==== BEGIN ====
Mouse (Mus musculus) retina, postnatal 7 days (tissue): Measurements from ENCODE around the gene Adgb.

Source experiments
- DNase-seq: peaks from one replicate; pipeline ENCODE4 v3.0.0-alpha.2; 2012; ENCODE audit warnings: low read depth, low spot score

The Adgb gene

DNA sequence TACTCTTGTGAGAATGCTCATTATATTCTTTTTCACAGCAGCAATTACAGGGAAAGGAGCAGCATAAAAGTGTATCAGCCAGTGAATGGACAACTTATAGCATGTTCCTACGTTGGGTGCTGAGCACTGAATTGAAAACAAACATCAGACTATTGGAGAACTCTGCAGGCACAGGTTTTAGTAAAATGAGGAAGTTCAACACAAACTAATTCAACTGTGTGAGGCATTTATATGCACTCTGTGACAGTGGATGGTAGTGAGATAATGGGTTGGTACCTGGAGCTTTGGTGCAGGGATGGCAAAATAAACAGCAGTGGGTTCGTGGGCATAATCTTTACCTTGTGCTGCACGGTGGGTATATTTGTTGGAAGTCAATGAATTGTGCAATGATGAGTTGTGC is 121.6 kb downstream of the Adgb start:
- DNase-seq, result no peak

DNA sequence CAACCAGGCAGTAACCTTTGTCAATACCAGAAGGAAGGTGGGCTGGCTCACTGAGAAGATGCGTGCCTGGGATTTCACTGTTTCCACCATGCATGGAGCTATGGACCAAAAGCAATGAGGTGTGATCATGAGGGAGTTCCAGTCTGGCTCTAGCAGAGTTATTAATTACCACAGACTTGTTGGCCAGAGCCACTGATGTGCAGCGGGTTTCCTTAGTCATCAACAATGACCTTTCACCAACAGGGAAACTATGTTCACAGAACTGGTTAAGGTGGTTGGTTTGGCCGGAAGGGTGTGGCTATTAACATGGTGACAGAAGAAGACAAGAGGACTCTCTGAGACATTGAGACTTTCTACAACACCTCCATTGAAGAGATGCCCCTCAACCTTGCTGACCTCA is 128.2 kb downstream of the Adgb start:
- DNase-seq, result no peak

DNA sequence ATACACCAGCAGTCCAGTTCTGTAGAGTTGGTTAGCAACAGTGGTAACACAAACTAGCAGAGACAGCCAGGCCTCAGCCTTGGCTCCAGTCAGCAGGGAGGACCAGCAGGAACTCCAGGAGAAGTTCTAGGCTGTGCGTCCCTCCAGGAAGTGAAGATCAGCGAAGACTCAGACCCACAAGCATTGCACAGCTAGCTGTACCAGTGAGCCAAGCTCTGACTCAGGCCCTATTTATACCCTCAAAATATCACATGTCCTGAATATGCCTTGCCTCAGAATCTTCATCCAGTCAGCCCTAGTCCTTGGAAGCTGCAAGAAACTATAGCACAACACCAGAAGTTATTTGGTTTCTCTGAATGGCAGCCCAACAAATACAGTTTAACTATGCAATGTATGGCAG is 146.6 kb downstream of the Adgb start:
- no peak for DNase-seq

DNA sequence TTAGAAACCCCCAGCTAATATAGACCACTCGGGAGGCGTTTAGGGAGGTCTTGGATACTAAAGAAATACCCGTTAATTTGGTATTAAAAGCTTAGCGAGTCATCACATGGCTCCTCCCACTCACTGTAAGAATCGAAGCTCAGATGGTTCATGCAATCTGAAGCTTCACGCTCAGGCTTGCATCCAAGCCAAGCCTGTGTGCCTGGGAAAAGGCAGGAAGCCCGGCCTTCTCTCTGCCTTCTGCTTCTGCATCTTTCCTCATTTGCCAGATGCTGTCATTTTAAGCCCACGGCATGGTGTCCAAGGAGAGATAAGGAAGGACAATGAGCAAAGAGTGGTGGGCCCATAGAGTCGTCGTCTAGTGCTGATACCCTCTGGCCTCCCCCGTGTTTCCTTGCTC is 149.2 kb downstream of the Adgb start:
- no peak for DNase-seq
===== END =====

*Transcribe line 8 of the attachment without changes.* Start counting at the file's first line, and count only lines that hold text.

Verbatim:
- DNase-seq, result no peak